Song Without A Name (Cert 12A)
Digital/VOD (Distributor: Sovereign Film Distribution) Running Time: 97 minutes approx.
Release Date – February 22nd
The bond between mother and child is considered as unbreakable as it is sacred; deny a mother this and an unpardonable sin is committed, the heartbreak and emotional torture is unimaginable. If anything is worse, it is a lack of empathy and compassion from those in a position to help.
Set in 1988 Peru, Georgina (Pamela Mendoza) is a 20 year-old woman in the later stages of a pregnancy. An indigenous Andean villager from the outskirts of Lima, Georgina and her husband Leo (Lucio Rojas) live a tiny shack, selling potatoes for a living. After hearing a radio announcement for a free clinic to help poor expectant mothers, Georgina pays them a visit and is invited back to give birth there.
A few days later Georgina has her baby, a girl, but the nurse takes it away, supposedly to the hospital for a check up, telling Georgina to come back the next day. When she and Leo return, the clinic is locked up and nobody is answering, with no signs of it being an active concern. When the police refuse to help because they have no official ID, Georgina turns to the press, gaining the help of journalist Pedro (Tommy Párraga) to investigate the case.
Even in this day and age where we think we’ve seen it all, it is possible to watch a film and be shocked cold by the declaration “Based on true events” legend at the start. Song Without A Name is such a film, made more distressing by the fact the central issue of child trafficking and illegal baby adoption depicted here is still ongoing to this day.
Making her feature debut, director Melina León presents a cold, stark vision of 1980s Peru, rendered in sombre monochrome and a 4:3 picture ratio. The absence of colour and focus on ethnic minorities will assuredly draw immediate comparisons to the Oscar winning Roma, but the comparisons end there. León leans more towards the arthouse approach than Alfonso Cuarón, making this a harder film to get into.
By this I mean the rhythm of the film are rather uneven, with bursts of story interrupted by sullen inertia and moments of visually rich but dull longueurs. It is as if the story is being told through alternate chapters, with every other one being straightforward and the remaining ones are there purely for show. For example, Georgina and Leo live at the bottom of a steep hill, an arduous daily trek to make, which is shown repeatedly in full despite the symbolism being clear the first time, stunning though the shot composition is.
León provides a little historical context for this story at the very beginning with a silent collage of photos and news footage explaining the social unrest in Peru at the time under the purview of the communist terrorist group Shining Path. This doesn’t mean the film is overtly political – only one development stems from this – instead saving its attention for other grave matters.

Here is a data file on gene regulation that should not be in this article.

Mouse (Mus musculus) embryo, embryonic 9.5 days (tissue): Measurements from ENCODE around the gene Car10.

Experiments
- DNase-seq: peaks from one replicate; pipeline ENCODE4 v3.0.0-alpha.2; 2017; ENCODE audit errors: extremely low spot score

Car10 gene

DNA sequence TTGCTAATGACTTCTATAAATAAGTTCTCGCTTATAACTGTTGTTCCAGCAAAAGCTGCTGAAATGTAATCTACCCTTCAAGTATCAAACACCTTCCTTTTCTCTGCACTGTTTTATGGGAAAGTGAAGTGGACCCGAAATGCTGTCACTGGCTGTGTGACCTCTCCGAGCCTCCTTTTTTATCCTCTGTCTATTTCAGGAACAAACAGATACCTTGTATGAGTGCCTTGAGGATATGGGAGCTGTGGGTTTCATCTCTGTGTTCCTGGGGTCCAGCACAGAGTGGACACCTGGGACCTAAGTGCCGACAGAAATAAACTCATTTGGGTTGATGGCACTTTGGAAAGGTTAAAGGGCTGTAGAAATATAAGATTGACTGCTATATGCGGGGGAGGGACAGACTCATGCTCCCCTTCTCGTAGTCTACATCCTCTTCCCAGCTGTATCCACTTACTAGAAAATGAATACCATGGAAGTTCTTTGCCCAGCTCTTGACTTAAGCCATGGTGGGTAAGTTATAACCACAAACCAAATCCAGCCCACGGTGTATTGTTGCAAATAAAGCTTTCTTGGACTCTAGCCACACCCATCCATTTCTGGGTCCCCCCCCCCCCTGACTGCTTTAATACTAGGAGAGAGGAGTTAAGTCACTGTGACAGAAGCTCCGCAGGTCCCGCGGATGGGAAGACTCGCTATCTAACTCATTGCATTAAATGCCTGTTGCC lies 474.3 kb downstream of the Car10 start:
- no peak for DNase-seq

Georgina is that rare beast in a tale about social disparity, a lowly victim who refuses to be quiet. Overworked husband Leo, is as much use as a lead lifebelt, explaining why he is absent so often, including the birth of his child, but there is no reason for anyone to have been suspicious about the clinic – after all, they did advertise on the local radio station; unfortunately this simply illustrates just how brazen these people are.
I’m sure any mothers watching won’t be able to begin to feel what Georgina does when her baby is taken away from her without being allowed to hold her first. The scene is shot in a haunting manner, from Georgina’s POV of her splayed legs with the background out of focus. A voice says “It’s a girl” then the blurred figure it belongs to fades away into obscurity.
Her torment doesn’t end there as everyone she turns to within an official capacity for help shows next to no sympathy or interest in her plight. To them, she is an undesirable Andean, too insignificant even to have ID and she is fobbed off with empty platitudes and typical bureaucratic excuses about “the rules”. It is no surprise that when Pedro does some digging, it is revealed that this heinous crime goes all the way to the top.
Pedro is the first person to show any empathy and humanity to Georgina and makes plenty of ground in getting information about the fake clinic, though not necessarily about the missing babies. But Pedro has his own reason for sympathising with Georgina as a marginalised member of society – he is gay, entering into a relationship with a travelling actor Isa (Maykol Hernández) and subject to death threats as a result.
Unfortunately, Peru is not the only country where this is and remains an issue, which León doesn’t dwell on because she doesn’t have to – yet ironically this pairing is where the mood temporarily lightens up what is otherwise a pervasively gloomy film. Even the musical interludes during traditional Andean celebrations feel melancholic, partly though Georgina putting on a brave face, clearly unable to commit to the spirit of the event.
Not that there is much to celebrate in a story like this, evident by the largely unresolved conclusion and final shot of Georgina struggling to sing a lullaby to her absent daughter. This is a film designed to hit hard and ending as it does ensures we are left in a state of similar distraught to Georgina, who is portrayed with total conviction and untainted veracity by first timer Pamela Mendoza in a mesmeric, star making turn.
Song Without A Name is based on investigations by León’s journalist father making its credibility even more frightening. It’s a blunt, raw, and upsetting story and whilst I’m sure some audiences will find the arty presentation as engaging as the narrative parts, it won’t be for all tastes. A visually enigmatic, challenging but assured debut from León.
Rating – ***
Man In Black